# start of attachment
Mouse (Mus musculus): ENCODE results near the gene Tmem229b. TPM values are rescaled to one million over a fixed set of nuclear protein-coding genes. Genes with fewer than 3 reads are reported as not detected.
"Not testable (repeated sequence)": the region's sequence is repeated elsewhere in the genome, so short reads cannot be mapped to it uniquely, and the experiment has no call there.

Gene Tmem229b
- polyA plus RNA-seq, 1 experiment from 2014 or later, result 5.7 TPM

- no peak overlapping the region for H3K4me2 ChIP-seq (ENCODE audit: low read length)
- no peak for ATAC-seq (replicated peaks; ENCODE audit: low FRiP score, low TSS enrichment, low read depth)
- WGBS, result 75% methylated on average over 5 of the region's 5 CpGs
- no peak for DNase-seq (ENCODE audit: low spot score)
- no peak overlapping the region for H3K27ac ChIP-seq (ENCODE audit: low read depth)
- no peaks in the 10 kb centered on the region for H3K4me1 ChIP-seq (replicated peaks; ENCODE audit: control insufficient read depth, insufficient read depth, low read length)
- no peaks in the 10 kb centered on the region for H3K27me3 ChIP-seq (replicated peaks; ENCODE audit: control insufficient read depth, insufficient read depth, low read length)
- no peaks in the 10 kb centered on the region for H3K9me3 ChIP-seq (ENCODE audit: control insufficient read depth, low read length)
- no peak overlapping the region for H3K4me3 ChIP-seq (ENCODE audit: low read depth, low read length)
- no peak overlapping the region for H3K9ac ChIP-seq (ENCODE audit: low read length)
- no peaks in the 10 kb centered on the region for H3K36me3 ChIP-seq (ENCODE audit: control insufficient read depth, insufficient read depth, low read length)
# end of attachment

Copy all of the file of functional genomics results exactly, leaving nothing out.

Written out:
Mouse (Mus musculus): ENCODE results near the gene Tmem229b. TPM values are rescaled to one million over a fixed set of nuclear protein-coding genes. Genes with fewer than 3 reads are reported as not detected.
"Not testable (repeated sequence)": the region's sequence is repeated elsewhere in the genome, so short reads cannot be mapped to it uniquely, and the experiment has no call there.

Gene Tmem229b
- polyA plus RNA-seq, 1 experiment from 2014 or later, result 5.7 TPM

- no peak overlapping the region for H3K4me2 ChIP-seq (ENCODE audit: low read length)
- no peak for ATAC-seq (replicated peaks; ENCODE audit: low FRiP score, low TSS enrichment, low read depth)
- WGBS, result 75% methylated on average over 5 of the region's 5 CpGs
- no peak for DNase-seq (ENCODE audit: low spot score)
- no peak overlapping the region for H3K27ac ChIP-seq (ENCODE audit: low read depth)
- no peaks in the 10 kb centered on the region for H3K4me1 ChIP-seq (replicated peaks; ENCODE audit: control insufficient read depth, insufficient read depth, low read length)
- no peaks in the 10 kb centered on the region for H3K27me3 ChIP-seq (replicated peaks; ENCODE audit: control insufficient read depth, insufficient read depth, low read length)
- no peaks in the 10 kb centered on the region for H3K9me3 ChIP-seq (ENCODE audit: control insufficient read depth, low read length)
- no peak overlapping the region for H3K4me3 ChIP-seq (ENCODE audit: low read depth, low read length)
- no peak overlapping the region for H3K9ac ChIP-seq (ENCODE audit: low read length)
- no peaks in the 10 kb centered on the region for H3K36me3 ChIP-seq (ENCODE audit: control insufficient read depth, insufficient read depth, low read length)